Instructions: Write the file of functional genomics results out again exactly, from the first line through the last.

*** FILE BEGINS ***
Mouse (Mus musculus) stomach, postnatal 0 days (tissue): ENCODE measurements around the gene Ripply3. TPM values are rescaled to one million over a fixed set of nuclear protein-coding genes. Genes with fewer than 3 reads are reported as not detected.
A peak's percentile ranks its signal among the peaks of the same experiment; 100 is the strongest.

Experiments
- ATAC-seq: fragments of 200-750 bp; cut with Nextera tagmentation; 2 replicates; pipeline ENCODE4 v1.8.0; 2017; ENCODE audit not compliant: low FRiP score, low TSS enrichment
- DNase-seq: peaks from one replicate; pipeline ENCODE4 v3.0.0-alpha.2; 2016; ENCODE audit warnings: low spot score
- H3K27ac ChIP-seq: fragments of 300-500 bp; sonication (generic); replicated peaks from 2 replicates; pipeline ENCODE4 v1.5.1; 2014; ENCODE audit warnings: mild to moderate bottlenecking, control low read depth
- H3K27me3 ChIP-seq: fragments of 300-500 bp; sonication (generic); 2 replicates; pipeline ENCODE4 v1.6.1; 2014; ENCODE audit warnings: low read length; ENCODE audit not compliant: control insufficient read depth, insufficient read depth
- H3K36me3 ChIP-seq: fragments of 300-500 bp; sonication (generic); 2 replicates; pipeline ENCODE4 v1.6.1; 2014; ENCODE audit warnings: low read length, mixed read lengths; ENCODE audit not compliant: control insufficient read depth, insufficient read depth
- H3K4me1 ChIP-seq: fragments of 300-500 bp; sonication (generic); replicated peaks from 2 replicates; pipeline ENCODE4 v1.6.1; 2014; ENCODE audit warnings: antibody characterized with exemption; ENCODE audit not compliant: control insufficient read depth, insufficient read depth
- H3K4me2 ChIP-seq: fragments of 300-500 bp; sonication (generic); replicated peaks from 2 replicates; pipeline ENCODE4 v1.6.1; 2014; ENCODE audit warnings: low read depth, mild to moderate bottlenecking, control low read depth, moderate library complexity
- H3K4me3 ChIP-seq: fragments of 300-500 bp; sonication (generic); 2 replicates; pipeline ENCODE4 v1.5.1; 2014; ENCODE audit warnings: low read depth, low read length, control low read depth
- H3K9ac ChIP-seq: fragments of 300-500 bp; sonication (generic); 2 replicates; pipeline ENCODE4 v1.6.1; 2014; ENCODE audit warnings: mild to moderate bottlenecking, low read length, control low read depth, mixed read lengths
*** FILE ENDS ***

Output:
Mouse (Mus musculus) stomach, postnatal 0 days (tissue): ENCODE measurements around the gene Ripply3. TPM values are rescaled to one million over a fixed set of nuclear protein-coding genes. Genes with fewer than 3 reads are reported as not detected.
A peak's percentile ranks its signal among the peaks of the same experiment; 100 is the strongest.

Experiments
- ATAC-seq: fragments of 200-750 bp; cut with Nextera tagmentation; 2 replicates; pipeline ENCODE4 v1.8.0; 2017; ENCODE audit not compliant: low FRiP score, low TSS enrichment
- DNase-seq: peaks from one replicate; pipeline ENCODE4 v3.0.0-alpha.2; 2016; ENCODE audit warnings: low spot score
- H3K27ac ChIP-seq: fragments of 300-500 bp; sonication (generic); replicated peaks from 2 replicates; pipeline ENCODE4 v1.5.1; 2014; ENCODE audit warnings: mild to moderate bottlenecking, control low read depth
- H3K27me3 ChIP-seq: fragments of 300-500 bp; sonication (generic); 2 replicates; pipeline ENCODE4 v1.6.1; 2014; ENCODE audit warnings: low read length; ENCODE audit not compliant: control insufficient read depth, insufficient read depth
- H3K36me3 ChIP-seq: fragments of 300-500 bp; sonication (generic); 2 replicates; pipeline ENCODE4 v1.6.1; 2014; ENCODE audit warnings: low read length, mixed read lengths; ENCODE audit not compliant: control insufficient read depth, insufficient read depth
- H3K4me1 ChIP-seq: fragments of 300-500 bp; sonication (generic); replicated peaks from 2 replicates; pipeline ENCODE4 v1.6.1; 2014; ENCODE audit warnings: antibody characterized with exemption; ENCODE audit not compliant: control insufficient read depth, insufficient read depth
- H3K4me2 ChIP-seq: fragments of 300-500 bp; sonication (generic); replicated peaks from 2 replicates; pipeline ENCODE4 v1.6.1; 2014; ENCODE audit warnings: low read depth, mild to moderate bottlenecking, control low read depth, moderate library complexity
- H3K4me3 ChIP-seq: fragments of 300-500 bp; sonication (generic); 2 replicates; pipeline ENCODE4 v1.5.1; 2014; ENCODE audit warnings: low read depth, low read length, control low read depth
- H3K9ac ChIP-seq: fragments of 300-500 bp; sonication (generic); 2 replicates; pipeline ENCODE4 v1.6.1; 2014; ENCODE audit warnings: mild to moderate bottlenecking, low read length, control low read depth, mixed read lengths